Nicole Looks, KPMG Frankfurt

Monika Zitzmann, KPMG Hamburg

Jochen Schmidt, KPMG Düsseldorf

For editorial cut-off date, disclaimer, and notice of copyright see end of this article.

1. Customs law reform in general

The most fundamental reform of European Community customs law since the enactment of a general Customs Code for all EU member states went into effect on 1 July 2001. The new provisions take account of the changes resulting in particular from the European internal market and the World Trade Organisation (WTO) negotiations on the liberalisation of international trade.

The reforms focus on customs procedures of major economic significance, by means of which customs duties can be reduced or even avoided entirely on goods imported from third countries. The procedures in question are those for

  • customs warehousing
  • inward processing
  • processing under customs control
  • temporary importation and
  • outward processing.

This article describes the basic changes in the above procedures, which involve amendments to Regulation (EEC) No. 2913/92 (Community Customs Code) and Regulation (EEC) No. 2454/93 (Customs Code Implementing Rules) pursuant to Regulation (EC) No. 2700/2000 (Official Journal EC L 311/17) and Regulation (EC) No. 993/2001 (Official Journal EC L 141).

All procedural rules for the major customs procedures, notably the rules governing application for and approval of such procedures, have now been standardised and consolidated, thereby making the procedures considerably easier to use in practice. In keeping with the concepts of progressive European integration and above all a common internal market, the revised rules provide that, for most economically significant procedures, a single approval (grant) can be issued that permits the procedure to be used in several member states. The changes made in the specific procedures are described below.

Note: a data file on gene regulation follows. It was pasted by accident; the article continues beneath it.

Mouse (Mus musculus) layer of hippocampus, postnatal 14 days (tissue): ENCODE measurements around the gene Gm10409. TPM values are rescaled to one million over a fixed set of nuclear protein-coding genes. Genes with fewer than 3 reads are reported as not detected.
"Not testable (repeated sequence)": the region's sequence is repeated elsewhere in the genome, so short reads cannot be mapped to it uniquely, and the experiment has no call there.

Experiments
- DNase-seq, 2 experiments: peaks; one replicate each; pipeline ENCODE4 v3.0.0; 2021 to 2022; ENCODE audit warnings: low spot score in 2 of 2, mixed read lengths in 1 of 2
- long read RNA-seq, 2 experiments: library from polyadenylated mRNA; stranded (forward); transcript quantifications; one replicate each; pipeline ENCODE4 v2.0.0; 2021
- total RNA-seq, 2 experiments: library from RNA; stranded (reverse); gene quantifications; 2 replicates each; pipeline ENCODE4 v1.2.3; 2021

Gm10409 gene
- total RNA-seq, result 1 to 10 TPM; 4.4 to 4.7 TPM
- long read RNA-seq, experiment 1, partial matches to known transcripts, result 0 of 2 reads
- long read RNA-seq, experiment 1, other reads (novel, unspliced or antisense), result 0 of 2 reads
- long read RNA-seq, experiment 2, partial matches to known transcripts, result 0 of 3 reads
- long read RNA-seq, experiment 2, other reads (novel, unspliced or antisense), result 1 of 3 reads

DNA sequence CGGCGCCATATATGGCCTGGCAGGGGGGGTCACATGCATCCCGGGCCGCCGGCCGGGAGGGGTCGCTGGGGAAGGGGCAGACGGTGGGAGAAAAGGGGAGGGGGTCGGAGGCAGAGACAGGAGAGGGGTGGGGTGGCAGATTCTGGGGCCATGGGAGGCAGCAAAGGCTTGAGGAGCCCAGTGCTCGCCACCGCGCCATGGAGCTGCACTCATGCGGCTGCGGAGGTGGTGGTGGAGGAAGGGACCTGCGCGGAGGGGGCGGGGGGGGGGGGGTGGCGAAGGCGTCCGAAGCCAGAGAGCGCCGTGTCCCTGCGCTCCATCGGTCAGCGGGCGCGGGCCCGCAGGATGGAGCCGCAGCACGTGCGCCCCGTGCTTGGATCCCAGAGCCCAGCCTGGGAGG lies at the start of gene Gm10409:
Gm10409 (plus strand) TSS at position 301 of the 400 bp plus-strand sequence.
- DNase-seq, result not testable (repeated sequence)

2. Customs warehousing

In Type E customs warehousing procedures, which involve no fixed warehouses and are accordingly almost exclusively monitored by computerised means, it is now possible to select the time the goods become subject to the customs warehousing procedure (time of storage), instead of the time of their removal, as controlling for payment of customs duty (as it is under the Type D customs warehousing procedures commonly employed in Germany). Above all, the applicable customs value is then determined as of the time of storage. Determining the customs value of goods at the time of storage is advantageous when their value rises while in a customs warehouse due to actions taken with respect to the goods or due to their resale.

3. Inward processing

Previously, inward processing could only be approved when the economic conditions were met for processing duty free goods inside the EU with the intent of re-exporting the processed products thereby created. The generally time-consuming and complicated procedures for verifying fulfilment of the economic conditions were intended to ensure that the legitimate interests of other EU manufacturers would not be harmed by allowing processing operations in the EU. The Regulation has now been amended to provide that the economic conditions are always deemed to be fulfilled for all goods except agricultural products, thus obviating time-consuming checks.

4. Processing under customs control

Processing under customs control permits goods from third countries to be subjected to a transformation process in the EU prior to the payment of customs duty so as to transform the goods into a product subject to lower import duty than the goods originally imported. Here as well, verification of the economic conditions has now been done away with in many cases, i.e. for all goods and types of processing listed in the appropriate appendix to the Community Customs Code Implementing Rules. Moreover, processing under customs control is no longer limited to a certain group of goods or certain processing operations.

5. Temporary importation